After aesthetics, the tupperware does two major things. Air is ducted into the radiator up front packing more air in for cooling. The rest of it pushes the majority of the air away from the bike, to carry engine heat away from the rider / passenger, similar to the way the upper side of an airplane wing produces lift.

I have had some success adjusting the windshield pitch to let more front to back air flow offset tangential wind. There are times I am glad I do not ride in Wyoming and other states very often when the wind comes rolling 'cross the plains, but it sure is wonderful country to ride in.

bill
 

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Are you in part of CA that is pretty constant with high winds? We've had very hight winds around Atlanta for 4 days straight now and it's no fun riding. That being said, This is the first time in 3 yrs that the wind has been constantly high enough to not ride. I have a friend with a Victory Vision and he complains more about the wind than I do so I guess some bikes handle it differently.

I think if I had to ride around without the plastic I'd be looking for another bike. It would be UGLY! You could move???
 

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Discussion Starter #11
I love the ride on LT and planning on riding it everyday. Looks like riding without the fairing is not a good idea.

Is there an Valkyrie equivalent of the LT? I mean a stock BMW that rides like the LT but is without the fairing?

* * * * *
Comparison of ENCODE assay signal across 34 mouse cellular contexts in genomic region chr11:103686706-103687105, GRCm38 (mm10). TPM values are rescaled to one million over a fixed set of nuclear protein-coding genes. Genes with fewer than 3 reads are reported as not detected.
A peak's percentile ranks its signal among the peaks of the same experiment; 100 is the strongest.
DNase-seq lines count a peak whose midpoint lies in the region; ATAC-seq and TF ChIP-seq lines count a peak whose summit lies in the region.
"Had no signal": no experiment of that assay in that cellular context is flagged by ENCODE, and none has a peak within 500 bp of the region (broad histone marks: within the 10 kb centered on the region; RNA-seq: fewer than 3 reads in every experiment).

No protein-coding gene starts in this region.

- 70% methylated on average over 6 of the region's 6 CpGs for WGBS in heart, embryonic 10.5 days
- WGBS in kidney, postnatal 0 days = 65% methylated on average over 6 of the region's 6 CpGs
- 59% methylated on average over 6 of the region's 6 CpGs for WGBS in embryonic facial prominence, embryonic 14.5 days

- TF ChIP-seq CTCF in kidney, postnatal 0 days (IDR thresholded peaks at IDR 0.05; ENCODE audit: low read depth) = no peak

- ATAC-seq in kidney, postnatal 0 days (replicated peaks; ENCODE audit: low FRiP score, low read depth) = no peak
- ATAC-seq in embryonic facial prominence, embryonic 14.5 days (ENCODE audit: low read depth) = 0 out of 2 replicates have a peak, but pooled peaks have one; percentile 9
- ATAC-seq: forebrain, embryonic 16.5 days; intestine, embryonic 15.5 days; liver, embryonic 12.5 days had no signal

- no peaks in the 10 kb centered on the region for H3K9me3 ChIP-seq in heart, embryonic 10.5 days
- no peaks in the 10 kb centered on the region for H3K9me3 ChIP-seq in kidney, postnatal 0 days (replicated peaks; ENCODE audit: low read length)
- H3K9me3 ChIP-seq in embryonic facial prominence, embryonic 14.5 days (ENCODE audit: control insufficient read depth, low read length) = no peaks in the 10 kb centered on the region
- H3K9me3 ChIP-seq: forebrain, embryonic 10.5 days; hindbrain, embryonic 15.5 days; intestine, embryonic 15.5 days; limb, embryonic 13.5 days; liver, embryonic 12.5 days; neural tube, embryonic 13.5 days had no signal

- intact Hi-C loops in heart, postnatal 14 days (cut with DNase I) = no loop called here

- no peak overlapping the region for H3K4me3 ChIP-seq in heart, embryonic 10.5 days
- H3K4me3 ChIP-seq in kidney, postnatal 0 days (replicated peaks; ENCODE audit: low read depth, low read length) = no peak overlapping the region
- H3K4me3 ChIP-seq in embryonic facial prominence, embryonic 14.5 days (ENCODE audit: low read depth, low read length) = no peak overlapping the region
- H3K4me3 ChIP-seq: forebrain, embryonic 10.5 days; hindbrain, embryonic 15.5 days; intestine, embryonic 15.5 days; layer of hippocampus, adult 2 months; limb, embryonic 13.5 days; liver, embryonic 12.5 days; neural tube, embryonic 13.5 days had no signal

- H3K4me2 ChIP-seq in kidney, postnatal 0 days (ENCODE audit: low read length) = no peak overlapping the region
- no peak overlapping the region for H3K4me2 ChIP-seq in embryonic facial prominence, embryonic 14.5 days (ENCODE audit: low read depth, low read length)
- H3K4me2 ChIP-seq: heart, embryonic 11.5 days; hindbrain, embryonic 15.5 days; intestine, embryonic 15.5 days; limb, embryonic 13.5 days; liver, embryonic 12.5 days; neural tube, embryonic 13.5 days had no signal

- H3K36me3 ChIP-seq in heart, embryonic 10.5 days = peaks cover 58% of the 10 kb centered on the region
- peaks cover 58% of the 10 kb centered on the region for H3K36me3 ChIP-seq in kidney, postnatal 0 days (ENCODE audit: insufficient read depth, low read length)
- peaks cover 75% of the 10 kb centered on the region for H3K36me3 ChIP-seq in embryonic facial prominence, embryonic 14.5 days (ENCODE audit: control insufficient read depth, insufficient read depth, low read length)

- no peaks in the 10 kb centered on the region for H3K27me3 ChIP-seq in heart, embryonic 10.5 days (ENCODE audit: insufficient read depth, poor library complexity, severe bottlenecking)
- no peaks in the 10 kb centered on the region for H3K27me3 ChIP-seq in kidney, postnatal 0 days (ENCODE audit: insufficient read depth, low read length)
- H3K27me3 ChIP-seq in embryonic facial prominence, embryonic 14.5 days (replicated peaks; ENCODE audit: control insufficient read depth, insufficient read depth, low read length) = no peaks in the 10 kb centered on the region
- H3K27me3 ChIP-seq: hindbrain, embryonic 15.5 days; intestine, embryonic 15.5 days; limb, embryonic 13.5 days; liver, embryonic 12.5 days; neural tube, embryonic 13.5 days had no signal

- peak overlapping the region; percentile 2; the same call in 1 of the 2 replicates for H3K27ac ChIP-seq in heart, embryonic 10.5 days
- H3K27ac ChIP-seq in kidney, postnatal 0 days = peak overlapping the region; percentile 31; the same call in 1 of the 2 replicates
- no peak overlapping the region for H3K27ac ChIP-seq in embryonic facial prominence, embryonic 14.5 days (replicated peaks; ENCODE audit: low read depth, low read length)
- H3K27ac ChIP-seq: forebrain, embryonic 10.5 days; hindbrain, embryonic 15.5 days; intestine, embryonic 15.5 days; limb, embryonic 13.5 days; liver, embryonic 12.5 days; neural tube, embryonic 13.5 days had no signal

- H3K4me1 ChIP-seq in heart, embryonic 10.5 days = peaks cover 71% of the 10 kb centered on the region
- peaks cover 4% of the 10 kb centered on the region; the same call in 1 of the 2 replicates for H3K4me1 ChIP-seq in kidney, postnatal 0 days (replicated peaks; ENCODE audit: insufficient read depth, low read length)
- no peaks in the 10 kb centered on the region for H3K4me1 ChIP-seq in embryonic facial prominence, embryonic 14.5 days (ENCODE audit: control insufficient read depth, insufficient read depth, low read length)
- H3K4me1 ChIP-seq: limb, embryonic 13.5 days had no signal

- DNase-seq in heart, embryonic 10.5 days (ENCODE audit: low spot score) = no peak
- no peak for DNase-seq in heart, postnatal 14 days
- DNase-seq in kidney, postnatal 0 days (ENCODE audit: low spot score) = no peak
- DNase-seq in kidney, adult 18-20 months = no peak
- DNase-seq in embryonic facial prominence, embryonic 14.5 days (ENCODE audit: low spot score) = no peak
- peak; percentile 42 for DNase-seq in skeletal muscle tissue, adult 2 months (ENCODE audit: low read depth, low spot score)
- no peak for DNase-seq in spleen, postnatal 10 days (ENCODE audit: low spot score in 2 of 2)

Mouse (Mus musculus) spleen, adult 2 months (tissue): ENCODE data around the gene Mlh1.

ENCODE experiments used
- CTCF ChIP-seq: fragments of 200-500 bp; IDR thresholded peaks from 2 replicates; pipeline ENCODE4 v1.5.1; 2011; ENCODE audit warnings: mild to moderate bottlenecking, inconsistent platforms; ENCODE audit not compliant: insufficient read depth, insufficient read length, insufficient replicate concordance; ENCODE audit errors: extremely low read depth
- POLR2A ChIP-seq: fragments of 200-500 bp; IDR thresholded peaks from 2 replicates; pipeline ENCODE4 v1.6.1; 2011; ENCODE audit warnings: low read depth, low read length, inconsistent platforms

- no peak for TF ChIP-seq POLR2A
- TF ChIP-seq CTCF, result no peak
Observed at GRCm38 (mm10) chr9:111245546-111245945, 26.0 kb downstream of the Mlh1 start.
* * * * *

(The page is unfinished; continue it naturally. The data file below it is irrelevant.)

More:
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what windshield do you have, when I got my 2000 last fall it had a tall over my helmet when down no label aftermarket windshield on it - huge f'n sail - got a standard V Stream much better then found near me a brand new K1200LT stock windshield ($100) and now she is as stable in the cross winds as the K1100LT, I've been in crosswinds on the K11 that lifted me up and sideways while the bike pretty much continued in a straight line
lots of wind this spring and I am much happier with the stock screen
 

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gary45 said:
what windshield do you have, when I got my 2000 last fall it had a tall over my helmet when down no label aftermarket windshield on it - huge f'n sail - got a standard V Stream much better then found near me a brand new K1200LT stock windshield ($100) and now she is as stable in the cross winds as the K1100LT, I've been in crosswinds on the K11 that lifted me up and sideways while the bike pretty much continued in a straight line
lots of wind this spring and I am much happier with the stock screen
You prefer the stock over the V-tech? Not trying to hijack the thread but was considering a V-tech
 

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Discussion Starter #14